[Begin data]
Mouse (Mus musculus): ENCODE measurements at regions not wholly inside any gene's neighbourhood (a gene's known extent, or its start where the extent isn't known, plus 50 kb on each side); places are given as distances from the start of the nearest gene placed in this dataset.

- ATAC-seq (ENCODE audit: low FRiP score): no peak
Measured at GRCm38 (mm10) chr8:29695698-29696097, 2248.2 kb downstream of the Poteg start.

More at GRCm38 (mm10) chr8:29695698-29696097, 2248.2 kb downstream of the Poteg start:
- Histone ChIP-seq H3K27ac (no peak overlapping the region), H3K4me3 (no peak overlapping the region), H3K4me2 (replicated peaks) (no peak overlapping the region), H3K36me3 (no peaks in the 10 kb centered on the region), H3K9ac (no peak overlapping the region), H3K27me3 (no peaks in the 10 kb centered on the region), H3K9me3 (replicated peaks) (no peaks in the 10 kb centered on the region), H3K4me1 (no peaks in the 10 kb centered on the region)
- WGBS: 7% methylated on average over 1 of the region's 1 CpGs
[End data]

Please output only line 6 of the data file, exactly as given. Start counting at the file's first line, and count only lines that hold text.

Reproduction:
- WGBS: 7% methylated on average over 1 of the region's 1 CpGs